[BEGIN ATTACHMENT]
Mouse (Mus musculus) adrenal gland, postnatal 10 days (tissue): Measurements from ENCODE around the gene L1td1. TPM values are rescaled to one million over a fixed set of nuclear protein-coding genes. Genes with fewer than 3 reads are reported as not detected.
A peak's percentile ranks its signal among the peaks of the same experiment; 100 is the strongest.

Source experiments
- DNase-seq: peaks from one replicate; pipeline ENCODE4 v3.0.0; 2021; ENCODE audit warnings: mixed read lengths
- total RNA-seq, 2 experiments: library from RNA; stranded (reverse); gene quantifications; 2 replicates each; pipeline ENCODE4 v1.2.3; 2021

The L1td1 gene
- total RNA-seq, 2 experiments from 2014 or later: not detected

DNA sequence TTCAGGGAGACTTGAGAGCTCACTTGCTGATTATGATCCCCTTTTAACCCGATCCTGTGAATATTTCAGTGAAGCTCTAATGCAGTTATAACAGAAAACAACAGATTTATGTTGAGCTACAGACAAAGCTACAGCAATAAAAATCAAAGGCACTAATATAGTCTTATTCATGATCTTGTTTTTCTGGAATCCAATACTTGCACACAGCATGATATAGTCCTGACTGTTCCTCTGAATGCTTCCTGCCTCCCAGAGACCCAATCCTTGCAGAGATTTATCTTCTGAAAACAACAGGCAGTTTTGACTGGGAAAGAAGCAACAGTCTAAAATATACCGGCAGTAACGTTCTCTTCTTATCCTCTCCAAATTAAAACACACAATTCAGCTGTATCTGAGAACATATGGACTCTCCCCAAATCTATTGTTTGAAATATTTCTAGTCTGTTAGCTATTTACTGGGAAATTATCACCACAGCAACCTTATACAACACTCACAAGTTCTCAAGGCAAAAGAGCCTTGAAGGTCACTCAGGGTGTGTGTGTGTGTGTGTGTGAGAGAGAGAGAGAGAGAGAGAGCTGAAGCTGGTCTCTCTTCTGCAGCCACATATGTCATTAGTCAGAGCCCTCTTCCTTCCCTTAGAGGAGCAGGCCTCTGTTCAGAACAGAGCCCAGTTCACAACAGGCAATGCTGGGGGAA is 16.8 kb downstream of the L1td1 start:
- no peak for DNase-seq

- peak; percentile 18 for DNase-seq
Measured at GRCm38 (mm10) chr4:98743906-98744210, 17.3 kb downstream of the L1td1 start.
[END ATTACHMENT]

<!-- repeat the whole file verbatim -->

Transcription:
Mouse (Mus musculus) adrenal gland, postnatal 10 days (tissue): Measurements from ENCODE around the gene L1td1. TPM values are rescaled to one million over a fixed set of nuclear protein-coding genes. Genes with fewer than 3 reads are reported as not detected.
A peak's percentile ranks its signal among the peaks of the same experiment; 100 is the strongest.

Source experiments
- DNase-seq: peaks from one replicate; pipeline ENCODE4 v3.0.0; 2021; ENCODE audit warnings: mixed read lengths
- total RNA-seq, 2 experiments: library from RNA; stranded (reverse); gene quantifications; 2 replicates each; pipeline ENCODE4 v1.2.3; 2021

The L1td1 gene
- total RNA-seq, 2 experiments from 2014 or later: not detected

DNA sequence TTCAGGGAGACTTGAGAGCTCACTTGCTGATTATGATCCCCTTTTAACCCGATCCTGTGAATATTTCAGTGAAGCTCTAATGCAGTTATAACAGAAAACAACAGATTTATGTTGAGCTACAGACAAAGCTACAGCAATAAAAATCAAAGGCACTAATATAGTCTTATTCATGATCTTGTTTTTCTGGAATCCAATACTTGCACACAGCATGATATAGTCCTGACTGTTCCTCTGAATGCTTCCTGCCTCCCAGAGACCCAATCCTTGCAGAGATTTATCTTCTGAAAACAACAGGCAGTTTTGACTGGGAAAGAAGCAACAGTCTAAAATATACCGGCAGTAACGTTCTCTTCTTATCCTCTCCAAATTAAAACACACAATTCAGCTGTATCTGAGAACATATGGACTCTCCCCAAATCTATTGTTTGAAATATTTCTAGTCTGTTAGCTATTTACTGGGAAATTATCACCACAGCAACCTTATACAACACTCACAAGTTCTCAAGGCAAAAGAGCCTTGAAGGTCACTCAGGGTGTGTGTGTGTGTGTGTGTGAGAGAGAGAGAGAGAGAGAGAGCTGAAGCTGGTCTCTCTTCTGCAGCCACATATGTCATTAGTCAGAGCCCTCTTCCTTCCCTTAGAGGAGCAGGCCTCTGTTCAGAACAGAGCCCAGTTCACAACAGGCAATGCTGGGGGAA is 16.8 kb downstream of the L1td1 start:
- no peak for DNase-seq

- peak; percentile 18 for DNase-seq
Measured at GRCm38 (mm10) chr4:98743906-98744210, 17.3 kb downstream of the L1td1 start.